When Ben Kniceley joined the N.C. Forest Service as the Duplin County assistant ranger in March, he brought with him the title of 2015 Stihl Timbersports U.S. Collegiate Champion.
Last year, Kniceley placed first in the collegiate qualifier in Pennsylvania, which earned him a spot in the U.S. rookie finals in New York’s Central Park before a large crowd. The collegiate competition was held between the U.S. Pro Qualifier and Championship rounds, and showcased the top six collegiate lumberjack athletes in the country.
Kniceley posted the fastest times in three out of four disciplines – standing block chop, single buck and underhand chop.
Along with earning recognition as the best collegiate lumberjack athlete in the country, he represented the U.S. on the international rookie team this May at the World Championship in St. Johann, Austria, where he finished third.
This year also marks his first season in the Professional series, which also took place in May. Kniceley competed in the Professional Southern Qualifier in West Virginia in May, too. The rest of the season will take him to competitions in Pennsylvania, Georgia, North Carolina and New York. The 2016 championships will be held at Tinley Park Convention Center in the Chicago Southland July 15 and 16.
Originally from Shelby, Kniceley said he began competing in timbersports in 2012 while attending Haywood Community College. The school didn’t have any type of sports program, he said, and he had to have a hobby.
“I used to chop at least six blocks a day every day, five days a week,” Kniceley said. “Now that I have a real job, I try to practice at least three times a week for at least four hours a day. Mostly just chopping, and using a chainsaw.”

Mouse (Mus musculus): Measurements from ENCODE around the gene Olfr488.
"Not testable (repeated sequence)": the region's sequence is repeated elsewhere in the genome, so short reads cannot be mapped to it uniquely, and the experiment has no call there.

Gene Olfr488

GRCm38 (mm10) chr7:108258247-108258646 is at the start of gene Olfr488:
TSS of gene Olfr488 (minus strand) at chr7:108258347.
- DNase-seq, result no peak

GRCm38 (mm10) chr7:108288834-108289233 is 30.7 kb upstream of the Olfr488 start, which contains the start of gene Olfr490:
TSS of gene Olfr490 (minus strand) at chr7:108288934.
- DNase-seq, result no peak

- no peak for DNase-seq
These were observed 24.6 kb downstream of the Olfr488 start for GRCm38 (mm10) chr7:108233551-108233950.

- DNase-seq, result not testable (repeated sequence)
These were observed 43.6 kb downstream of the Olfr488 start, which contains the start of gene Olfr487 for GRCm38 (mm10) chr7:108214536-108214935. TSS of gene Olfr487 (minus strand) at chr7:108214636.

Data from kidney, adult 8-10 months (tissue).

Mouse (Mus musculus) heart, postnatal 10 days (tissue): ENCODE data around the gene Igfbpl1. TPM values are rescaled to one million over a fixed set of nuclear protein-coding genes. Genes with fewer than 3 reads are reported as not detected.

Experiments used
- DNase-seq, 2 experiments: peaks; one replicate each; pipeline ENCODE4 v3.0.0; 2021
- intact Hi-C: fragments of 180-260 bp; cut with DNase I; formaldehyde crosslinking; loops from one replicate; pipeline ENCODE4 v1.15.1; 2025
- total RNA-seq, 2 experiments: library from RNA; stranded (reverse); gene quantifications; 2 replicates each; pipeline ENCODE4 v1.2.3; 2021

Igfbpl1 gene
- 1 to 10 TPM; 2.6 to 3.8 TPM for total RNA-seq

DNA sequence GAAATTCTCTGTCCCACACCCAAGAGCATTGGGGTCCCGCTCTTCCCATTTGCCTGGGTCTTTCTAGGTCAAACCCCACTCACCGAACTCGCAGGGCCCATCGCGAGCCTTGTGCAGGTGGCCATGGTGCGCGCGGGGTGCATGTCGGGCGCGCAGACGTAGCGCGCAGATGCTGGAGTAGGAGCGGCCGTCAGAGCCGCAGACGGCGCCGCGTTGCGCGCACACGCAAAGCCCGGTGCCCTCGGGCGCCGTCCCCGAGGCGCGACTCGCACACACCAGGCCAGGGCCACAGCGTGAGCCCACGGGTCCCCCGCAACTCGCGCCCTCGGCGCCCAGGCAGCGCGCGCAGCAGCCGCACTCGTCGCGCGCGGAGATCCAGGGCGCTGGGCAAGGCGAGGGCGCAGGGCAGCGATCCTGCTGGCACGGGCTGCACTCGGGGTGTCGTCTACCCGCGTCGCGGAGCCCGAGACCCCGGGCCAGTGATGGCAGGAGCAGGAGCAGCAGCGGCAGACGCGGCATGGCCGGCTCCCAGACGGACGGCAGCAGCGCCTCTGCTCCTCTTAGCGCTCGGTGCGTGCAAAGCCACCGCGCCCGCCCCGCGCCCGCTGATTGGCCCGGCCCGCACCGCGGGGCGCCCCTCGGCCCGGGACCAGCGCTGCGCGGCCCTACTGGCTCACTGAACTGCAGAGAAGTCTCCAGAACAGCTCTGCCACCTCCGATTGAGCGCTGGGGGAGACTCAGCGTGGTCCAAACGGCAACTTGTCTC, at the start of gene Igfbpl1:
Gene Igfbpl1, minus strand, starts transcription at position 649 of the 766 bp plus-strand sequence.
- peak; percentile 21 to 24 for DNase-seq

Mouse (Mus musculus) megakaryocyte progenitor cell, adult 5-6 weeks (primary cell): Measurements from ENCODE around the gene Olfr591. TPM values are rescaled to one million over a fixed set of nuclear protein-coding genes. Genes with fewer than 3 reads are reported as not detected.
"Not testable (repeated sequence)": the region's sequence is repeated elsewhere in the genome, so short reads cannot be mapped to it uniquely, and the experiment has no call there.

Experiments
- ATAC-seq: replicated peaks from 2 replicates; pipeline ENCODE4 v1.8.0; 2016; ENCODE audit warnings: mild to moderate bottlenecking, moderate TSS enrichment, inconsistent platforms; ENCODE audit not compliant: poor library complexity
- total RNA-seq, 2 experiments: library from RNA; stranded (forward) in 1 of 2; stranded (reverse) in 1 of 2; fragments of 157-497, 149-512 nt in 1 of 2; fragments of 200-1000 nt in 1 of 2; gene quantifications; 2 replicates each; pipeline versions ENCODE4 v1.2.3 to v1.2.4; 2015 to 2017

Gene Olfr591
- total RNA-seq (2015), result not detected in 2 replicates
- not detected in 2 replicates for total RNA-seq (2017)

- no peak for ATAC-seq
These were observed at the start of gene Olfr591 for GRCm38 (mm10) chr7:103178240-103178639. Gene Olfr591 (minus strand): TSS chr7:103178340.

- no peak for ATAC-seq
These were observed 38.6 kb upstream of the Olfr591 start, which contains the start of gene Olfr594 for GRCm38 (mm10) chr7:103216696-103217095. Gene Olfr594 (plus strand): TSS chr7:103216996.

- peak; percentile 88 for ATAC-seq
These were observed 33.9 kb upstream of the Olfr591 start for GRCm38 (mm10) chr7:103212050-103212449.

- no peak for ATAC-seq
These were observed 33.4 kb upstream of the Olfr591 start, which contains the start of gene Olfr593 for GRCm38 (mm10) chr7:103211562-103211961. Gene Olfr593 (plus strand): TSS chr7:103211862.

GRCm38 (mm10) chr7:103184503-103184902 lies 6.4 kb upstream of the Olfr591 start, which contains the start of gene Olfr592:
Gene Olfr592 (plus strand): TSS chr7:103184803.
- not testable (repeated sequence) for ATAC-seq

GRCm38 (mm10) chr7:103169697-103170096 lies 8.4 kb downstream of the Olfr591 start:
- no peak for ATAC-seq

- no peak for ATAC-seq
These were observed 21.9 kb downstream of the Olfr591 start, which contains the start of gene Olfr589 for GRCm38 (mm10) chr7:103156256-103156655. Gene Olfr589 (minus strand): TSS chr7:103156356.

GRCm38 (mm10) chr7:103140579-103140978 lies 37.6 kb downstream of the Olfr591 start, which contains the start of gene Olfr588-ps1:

His higher education began at Cleveland Community college in 2009, where he completed two years of study in fish and wildlife management. After graduation, he took the summer off and went to Ketchikan, Alaska, where he worked at the Great Alaskan Lumberjack Show. The following fall, he began work on his forest management degree at Haywood Community College, including a few internships with the the Tennessee Wildlife Resource Agency.
Kniceley said he didn’t intend to major in forestry management, but he recognized after finishing at Cleveland Community College that he was very close to getting his forestry degree and it was an area he excelled in. Before joining the Forest Service this year, he worked at the Lumberjack Feud dinner theater in Pigeon Forge, Tenn.